Macronyssus crosbyi (Ewing & Stover)

Reeves, Will K., Durden, Lance A., Ritzi, Christopher M., Beckham, Katy R., Super, Paul E & Oconnor, Barry M., 2007, Ectoparasites and other ectosymbiotic arthropods of vertebrates in the Great Smoky Mountains National Park, USA, Zootaxa 1392, pp. 31-68: 53-54

publication ID 10.5281/zenodo.273680

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Macronyssus crosbyi (Ewing & Stover)


Macronyssus crosbyi (Ewing & Stover) 

Ex Corynorhinus rafinesquii  (Rafinesque’s big­eared bat): 2 N, TN, Sevier Co., Porter’s Creek, 20 Jun. 2002, TN Tech. Univ. group, L­ 3001.

Ex Myotis lucifugus (little brown myotis): 1 N, TN, Sevier Co., Porter’s Creek, 6 Jun. 2002, TN Tech. Univ. group, L­ 2938; 1 M, 1 F, 1 N, TN, Blount Co., Abram’s Creek, 19 Jun. 2002, TN Tech. Univ. group, L­ 2924.

Ex Myotis septentrionalis (northern myotis): 3 N, TN, Sevier Co., Porter’s Creek, Jun. 2002, L­ 2940; 6 N, TN, Blount Co., Gregory’s Cave, 18 Jun. 2002, TN Tech. Univ. group, L­ 2933.

Macronyssus crosbyi  has been recorded from several species of bats, mainly Myotis spp., across much of North America (Whitaker & Wilson 1974).

Ornithonyssus bacoti (Hirst)  —tropical rat mite

Ex Rattus  sp.: TN, Blount Co. (Pratt & Good 1954).

The tropical rat mite is widely distributed in the tropical, subtropical and mild temperate regions of the world together with its domestic rat hosts (Radovsky 1985). However, it also parasitizes several other mammals and Whitaker & Wilson (1974) list records from 37 species of mammals in North America alone. This hematophagous mite will bite humans and can cause “tropical rat mite dermatitis” (Durden et al. 1997 b). Ornithonyssus sylviarum (Canestrini & Fanzago)  —northern fowl mite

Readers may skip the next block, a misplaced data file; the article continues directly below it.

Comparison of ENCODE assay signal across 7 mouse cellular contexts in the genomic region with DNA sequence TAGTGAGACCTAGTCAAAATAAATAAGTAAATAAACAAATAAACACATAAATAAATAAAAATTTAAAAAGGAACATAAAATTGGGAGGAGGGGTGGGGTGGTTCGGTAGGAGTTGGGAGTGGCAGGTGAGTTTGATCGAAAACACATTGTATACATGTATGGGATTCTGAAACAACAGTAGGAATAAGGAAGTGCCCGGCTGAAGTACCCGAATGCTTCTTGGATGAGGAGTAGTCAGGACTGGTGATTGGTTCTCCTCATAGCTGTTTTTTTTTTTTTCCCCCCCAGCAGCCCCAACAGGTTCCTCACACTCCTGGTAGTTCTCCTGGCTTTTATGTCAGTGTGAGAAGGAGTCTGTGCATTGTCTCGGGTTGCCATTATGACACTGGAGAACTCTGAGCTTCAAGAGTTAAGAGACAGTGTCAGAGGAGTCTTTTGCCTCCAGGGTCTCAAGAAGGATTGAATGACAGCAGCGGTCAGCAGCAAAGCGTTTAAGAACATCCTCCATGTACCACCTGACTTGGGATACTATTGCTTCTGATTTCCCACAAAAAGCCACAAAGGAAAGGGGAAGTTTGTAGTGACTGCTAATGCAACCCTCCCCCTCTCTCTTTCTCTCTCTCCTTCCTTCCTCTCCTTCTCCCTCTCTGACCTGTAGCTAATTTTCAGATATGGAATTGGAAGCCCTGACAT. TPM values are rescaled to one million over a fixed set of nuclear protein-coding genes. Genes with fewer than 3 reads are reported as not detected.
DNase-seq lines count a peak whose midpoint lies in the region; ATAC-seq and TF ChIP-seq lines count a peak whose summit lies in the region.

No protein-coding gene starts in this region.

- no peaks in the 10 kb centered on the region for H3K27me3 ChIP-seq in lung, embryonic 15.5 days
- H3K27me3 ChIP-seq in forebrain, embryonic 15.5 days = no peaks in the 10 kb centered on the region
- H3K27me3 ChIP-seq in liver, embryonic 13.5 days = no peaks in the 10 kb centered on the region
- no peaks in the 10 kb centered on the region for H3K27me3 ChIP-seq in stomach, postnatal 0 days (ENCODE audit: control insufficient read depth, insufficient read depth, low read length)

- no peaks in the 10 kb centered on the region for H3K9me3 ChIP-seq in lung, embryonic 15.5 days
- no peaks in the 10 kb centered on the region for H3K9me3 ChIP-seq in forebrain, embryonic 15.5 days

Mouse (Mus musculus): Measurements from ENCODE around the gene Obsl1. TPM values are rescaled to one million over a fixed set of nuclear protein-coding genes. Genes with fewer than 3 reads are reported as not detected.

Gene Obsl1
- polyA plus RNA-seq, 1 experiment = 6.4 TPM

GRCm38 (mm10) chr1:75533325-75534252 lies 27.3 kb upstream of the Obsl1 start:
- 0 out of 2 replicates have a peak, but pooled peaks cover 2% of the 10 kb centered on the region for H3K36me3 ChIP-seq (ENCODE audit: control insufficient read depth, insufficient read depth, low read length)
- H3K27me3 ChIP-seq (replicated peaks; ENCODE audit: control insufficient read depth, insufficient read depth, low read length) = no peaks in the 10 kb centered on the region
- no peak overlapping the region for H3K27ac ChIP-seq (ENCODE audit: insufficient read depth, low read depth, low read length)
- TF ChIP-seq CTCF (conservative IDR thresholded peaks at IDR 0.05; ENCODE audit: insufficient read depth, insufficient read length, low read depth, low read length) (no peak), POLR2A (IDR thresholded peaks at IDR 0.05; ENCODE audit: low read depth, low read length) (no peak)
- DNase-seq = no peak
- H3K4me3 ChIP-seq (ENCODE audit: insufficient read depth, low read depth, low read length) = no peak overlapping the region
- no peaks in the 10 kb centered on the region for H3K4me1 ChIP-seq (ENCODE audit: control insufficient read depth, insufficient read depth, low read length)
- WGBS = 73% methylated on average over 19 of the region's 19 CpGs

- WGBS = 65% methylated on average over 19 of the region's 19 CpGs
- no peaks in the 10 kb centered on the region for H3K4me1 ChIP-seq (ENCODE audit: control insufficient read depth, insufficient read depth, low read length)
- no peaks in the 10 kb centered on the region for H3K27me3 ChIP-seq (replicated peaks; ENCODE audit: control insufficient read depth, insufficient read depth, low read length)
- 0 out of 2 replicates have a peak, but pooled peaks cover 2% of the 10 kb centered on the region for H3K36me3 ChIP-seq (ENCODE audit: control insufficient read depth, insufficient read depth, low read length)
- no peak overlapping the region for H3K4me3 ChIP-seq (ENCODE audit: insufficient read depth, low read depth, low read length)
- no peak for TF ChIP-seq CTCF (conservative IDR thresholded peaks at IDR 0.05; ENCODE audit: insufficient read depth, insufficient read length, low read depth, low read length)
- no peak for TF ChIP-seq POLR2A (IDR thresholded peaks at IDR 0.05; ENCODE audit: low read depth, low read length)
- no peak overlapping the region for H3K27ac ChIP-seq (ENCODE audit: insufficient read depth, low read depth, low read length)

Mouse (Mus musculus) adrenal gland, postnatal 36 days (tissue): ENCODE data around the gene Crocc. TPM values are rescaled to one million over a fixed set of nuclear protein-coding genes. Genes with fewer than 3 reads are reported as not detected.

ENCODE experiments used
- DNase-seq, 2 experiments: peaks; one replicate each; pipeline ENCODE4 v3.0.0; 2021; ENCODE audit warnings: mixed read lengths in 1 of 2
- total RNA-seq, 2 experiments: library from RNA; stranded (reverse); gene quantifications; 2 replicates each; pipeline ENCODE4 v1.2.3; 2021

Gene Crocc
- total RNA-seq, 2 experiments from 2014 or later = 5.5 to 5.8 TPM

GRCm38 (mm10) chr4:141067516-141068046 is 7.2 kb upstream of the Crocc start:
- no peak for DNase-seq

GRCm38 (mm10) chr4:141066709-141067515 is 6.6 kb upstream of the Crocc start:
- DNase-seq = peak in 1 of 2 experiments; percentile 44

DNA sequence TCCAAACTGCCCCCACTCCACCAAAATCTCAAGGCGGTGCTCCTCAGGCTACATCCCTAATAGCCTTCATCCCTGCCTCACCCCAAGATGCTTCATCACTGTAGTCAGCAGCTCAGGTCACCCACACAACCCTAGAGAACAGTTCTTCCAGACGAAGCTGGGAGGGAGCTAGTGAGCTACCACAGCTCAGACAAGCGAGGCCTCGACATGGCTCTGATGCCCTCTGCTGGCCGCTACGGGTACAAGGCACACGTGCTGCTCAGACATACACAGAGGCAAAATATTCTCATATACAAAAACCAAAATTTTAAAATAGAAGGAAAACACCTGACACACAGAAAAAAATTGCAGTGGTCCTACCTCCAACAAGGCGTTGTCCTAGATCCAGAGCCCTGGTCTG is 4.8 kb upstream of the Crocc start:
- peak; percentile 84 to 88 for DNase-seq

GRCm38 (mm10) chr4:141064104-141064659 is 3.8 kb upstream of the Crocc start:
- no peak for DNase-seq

Ex Iridoprocne bicolor  (tree swallow) nest: 34 F, 1 N, GSMNP, no other data, W. K. Reeves, L­ 3051.

Despite its vernacular name, this blood­feeding mite parasitizes many species of wild birds (Garvin et al. 2004) and some mammals (Whitaker & Wilson 1974).

Ornithonyssus wernecki (Fonseca) 

Ex Didelphis virginiana  (Virginia opossum): 1 F, NC, Swain Co., US 441, 1 Feb. 2006, W. K. Reeves.

Ornithonyssus wernecki  mainly parasitizes the Virginia opossum in North America (Whitaker & Wilson 1974).


Great Smoky Mountains National Park